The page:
February 11-20, 2017, is “Take a Friend Snowmobiling Campaign.” Increasingly, people are doing just that. Snowmobiling is a sport that has increased in popularity in recent years. In 2016 alone, 56,006 snowmobiles were sold in the U.S., where there are currently more than 1.2 million registered snowmobiles, on record.
Why You Need To Slow Down (Especially at Night)
Let’s say there is something 200 feet ahead. Assuming a normal reaction time of 1.5 seconds, your speed can mean the difference between life and death. At 40 mph, you’ll travel an extra 88 feet before applying the brakes and an extra 70 feet before your sled is able to stop, leaving you about 42 feet “wiggle room” before approaching the hazard. However, if you encountered the same scenario at 50 mph, you’d risk traveling 110 feet before braking and an extra 80 feet before stopping; that doesn’t give you much of a margin for error. Now think of what would happen if you were going 65 mph: You’d likely go 143 feet further before applying the brakes, and then 100 feet more before coming to a complete stop, making it likely that you’d end up colliding with whatever was in your way.
Reasons Drinking & Riding Shouldn’t Mix
We all know drinking and driving a regular motor vehicle is a no-no, but since people think of snowmobiling as a recreational sport, some think it’s okay to drink and ride. Even though snowmobiling can be a fun pastime, it still requires clear vision, good coordination, careful balance, and quick reaction times — all of which are negatively affected by alcohol consumption. In fact, most preventable snowmobile accidents are directly linked to alcohol. Even a few drinks can make a major difference, so just don’t take the risk. (As a side note, drinking isn’t the only thing that can slow your reaction times. Sledding when overtired or when taking some prescription drugs can be just as risky.)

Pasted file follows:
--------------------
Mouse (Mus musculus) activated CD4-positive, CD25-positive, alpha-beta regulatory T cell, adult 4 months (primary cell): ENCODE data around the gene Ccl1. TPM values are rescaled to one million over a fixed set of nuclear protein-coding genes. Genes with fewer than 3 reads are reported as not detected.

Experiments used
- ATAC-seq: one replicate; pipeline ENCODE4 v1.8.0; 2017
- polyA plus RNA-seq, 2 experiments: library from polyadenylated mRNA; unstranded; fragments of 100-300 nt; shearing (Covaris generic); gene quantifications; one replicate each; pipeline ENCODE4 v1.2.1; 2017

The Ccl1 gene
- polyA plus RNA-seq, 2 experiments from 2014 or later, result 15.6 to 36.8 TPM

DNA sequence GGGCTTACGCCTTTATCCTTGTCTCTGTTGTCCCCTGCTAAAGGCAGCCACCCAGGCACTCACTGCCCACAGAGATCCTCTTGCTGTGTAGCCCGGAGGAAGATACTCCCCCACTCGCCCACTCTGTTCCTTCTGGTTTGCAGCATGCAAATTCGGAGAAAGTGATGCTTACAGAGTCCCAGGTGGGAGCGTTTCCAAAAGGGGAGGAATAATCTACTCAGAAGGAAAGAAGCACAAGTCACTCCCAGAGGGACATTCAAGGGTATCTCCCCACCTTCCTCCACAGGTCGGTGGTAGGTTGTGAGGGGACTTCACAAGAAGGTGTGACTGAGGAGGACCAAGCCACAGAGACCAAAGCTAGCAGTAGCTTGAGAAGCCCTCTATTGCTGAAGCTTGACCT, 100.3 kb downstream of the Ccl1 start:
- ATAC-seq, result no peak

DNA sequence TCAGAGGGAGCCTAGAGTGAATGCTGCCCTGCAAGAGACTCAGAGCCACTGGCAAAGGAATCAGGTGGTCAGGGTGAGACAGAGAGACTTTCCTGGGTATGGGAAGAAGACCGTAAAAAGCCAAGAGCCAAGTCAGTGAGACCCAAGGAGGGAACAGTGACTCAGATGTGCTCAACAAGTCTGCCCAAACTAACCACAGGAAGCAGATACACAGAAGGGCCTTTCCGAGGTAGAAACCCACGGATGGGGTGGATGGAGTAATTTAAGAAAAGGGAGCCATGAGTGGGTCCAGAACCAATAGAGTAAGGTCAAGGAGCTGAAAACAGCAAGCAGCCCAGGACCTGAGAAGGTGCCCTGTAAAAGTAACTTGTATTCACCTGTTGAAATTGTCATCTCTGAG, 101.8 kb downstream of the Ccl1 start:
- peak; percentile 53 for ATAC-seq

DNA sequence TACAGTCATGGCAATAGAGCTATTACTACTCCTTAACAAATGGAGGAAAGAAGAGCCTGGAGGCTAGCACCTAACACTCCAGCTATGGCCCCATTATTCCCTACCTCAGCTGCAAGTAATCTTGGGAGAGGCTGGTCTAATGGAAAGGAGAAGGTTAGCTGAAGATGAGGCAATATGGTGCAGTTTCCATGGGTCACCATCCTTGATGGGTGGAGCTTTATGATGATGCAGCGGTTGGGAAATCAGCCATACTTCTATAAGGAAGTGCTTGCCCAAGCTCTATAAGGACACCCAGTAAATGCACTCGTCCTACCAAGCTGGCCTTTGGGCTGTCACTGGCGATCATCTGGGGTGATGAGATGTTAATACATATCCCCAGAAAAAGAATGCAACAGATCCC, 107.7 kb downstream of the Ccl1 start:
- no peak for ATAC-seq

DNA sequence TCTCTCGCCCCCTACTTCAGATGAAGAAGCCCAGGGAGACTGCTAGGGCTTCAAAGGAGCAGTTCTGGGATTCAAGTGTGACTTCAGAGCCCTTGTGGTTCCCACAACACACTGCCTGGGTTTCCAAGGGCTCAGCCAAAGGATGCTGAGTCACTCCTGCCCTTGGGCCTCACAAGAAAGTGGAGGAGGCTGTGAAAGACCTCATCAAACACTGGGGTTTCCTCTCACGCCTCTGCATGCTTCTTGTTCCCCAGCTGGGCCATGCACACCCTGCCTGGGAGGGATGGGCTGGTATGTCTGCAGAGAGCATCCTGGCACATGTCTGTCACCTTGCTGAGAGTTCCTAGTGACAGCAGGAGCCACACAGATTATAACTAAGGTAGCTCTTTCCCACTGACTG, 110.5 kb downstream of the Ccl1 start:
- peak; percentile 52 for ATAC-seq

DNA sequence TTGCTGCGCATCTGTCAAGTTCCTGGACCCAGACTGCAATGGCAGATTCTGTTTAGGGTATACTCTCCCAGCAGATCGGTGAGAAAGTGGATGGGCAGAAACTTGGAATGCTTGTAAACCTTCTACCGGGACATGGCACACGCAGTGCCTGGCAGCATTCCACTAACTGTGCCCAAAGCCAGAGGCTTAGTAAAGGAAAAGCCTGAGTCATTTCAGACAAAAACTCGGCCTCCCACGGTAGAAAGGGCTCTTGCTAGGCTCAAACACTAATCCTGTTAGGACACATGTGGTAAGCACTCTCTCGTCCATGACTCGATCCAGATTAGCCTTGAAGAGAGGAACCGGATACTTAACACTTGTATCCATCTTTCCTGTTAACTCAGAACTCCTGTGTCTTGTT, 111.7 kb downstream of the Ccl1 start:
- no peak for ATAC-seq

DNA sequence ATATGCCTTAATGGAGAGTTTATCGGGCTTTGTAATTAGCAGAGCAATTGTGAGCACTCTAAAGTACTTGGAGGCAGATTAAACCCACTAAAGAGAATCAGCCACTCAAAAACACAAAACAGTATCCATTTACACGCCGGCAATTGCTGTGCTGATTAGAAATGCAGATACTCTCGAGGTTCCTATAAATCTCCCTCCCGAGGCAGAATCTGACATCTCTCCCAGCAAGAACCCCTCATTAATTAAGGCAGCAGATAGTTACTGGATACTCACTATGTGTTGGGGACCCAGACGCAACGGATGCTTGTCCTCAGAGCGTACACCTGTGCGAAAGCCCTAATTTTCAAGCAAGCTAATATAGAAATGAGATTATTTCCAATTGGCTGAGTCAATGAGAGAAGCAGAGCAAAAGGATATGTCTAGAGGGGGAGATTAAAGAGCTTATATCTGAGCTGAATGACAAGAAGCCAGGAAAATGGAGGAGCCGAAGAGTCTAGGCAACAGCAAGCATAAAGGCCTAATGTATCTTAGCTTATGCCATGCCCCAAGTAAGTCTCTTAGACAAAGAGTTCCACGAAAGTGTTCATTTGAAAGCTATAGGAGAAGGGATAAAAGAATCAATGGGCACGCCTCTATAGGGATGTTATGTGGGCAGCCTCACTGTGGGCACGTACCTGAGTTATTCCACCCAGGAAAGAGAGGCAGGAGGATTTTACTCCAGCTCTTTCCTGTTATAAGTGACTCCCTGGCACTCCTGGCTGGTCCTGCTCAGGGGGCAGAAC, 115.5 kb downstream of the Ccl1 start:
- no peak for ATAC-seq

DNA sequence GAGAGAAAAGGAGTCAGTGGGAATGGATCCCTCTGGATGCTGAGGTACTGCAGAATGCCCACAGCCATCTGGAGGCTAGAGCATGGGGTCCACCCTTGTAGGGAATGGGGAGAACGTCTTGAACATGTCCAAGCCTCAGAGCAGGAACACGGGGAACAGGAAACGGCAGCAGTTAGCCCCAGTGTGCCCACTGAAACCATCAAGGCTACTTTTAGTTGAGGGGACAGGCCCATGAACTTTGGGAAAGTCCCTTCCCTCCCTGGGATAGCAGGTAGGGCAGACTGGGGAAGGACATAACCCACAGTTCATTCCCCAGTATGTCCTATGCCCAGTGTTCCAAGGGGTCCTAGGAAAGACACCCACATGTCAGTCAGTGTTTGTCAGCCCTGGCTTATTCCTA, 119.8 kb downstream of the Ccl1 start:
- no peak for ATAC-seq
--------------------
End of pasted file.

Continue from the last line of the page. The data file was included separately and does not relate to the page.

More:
How Not To Bring on an Avalanche
Did you know that the majority of avalanches involving snowmobiles are actually far from random? Most are actually caused by “highmarking,” a practice in which a snowmobile rides up the side of a steep slope. Any slope steeper than 25 degrees can cause an avalanche. Be especially cautious when you see new snowpack and wind loading, and be sure to include a transmission beacon in your snowmobile safety gear, in case of an accidental avalanche.
You should also know that because of the constant motion and vibration of a snowmobile, riding tends to dull your senses, meaning that the longer you ride, the slower your reaction times will become. For that reason, it’s important to take a break every few hours, in order to ensure that you and your fellow riders stay safe out on the trails.
The Nicholas Insurance Agency, led by Greg Nicholas, is a family owned business serving the York county, Pennsylvania region. In the insurance business since 1981, Greg Nicholas helps families, businesses and individuals understand the value of different insurance products and make wise decisions when selecting the best insurance products for their specific situations.
Offering exclusively Allstate insurance products, the Nicholas Agency provides auto, homeowners, rental and landlord insurance as well as life & disability, recreational vehicle, motorcycle and personal liability insurance.
For more information, visit our two York, PA locations at Westgate Plaza or York Marketplace or call us at (717) 764-2024.
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